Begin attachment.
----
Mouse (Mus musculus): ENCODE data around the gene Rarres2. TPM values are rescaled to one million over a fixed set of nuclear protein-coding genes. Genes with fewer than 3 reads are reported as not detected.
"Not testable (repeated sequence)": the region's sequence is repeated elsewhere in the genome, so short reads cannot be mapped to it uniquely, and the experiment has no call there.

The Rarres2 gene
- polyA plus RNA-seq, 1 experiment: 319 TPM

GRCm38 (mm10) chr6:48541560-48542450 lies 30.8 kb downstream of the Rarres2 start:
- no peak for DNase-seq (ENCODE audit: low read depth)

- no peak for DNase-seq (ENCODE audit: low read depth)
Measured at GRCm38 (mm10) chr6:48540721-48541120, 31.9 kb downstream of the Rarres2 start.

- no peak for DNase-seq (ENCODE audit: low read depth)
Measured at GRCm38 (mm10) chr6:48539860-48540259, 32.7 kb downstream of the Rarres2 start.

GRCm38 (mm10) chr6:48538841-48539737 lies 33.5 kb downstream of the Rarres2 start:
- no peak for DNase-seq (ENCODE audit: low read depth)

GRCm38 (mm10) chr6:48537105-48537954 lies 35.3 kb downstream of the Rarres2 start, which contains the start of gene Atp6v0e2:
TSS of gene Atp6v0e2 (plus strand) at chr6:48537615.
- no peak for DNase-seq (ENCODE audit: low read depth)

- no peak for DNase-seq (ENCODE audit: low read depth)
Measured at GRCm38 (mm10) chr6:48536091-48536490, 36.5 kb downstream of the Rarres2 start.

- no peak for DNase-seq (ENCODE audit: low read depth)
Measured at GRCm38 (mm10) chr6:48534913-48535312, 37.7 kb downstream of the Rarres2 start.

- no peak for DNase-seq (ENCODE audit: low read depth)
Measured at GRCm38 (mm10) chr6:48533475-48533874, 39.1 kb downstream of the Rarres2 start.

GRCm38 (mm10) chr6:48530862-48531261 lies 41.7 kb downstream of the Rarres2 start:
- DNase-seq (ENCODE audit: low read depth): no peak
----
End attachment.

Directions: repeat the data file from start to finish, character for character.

Mouse (Mus musculus): ENCODE data around the gene Rarres2. TPM values are rescaled to one million over a fixed set of nuclear protein-coding genes. Genes with fewer than 3 reads are reported as not detected.
"Not testable (repeated sequence)": the region's sequence is repeated elsewhere in the genome, so short reads cannot be mapped to it uniquely, and the experiment has no call there.

The Rarres2 gene
- polyA plus RNA-seq, 1 experiment: 319 TPM

GRCm38 (mm10) chr6:48541560-48542450 lies 30.8 kb downstream of the Rarres2 start:
- no peak for DNase-seq (ENCODE audit: low read depth)

- no peak for DNase-seq (ENCODE audit: low read depth)
Measured at GRCm38 (mm10) chr6:48540721-48541120, 31.9 kb downstream of the Rarres2 start.

- no peak for DNase-seq (ENCODE audit: low read depth)
Measured at GRCm38 (mm10) chr6:48539860-48540259, 32.7 kb downstream of the Rarres2 start.

GRCm38 (mm10) chr6:48538841-48539737 lies 33.5 kb downstream of the Rarres2 start:
- no peak for DNase-seq (ENCODE audit: low read depth)

GRCm38 (mm10) chr6:48537105-48537954 lies 35.3 kb downstream of the Rarres2 start, which contains the start of gene Atp6v0e2:
TSS of gene Atp6v0e2 (plus strand) at chr6:48537615.
- no peak for DNase-seq (ENCODE audit: low read depth)

- no peak for DNase-seq (ENCODE audit: low read depth)
Measured at GRCm38 (mm10) chr6:48536091-48536490, 36.5 kb downstream of the Rarres2 start.

- no peak for DNase-seq (ENCODE audit: low read depth)
Measured at GRCm38 (mm10) chr6:48534913-48535312, 37.7 kb downstream of the Rarres2 start.

- no peak for DNase-seq (ENCODE audit: low read depth)
Measured at GRCm38 (mm10) chr6:48533475-48533874, 39.1 kb downstream of the Rarres2 start.

GRCm38 (mm10) chr6:48530862-48531261 lies 41.7 kb downstream of the Rarres2 start:
- DNase-seq (ENCODE audit: low read depth): no peak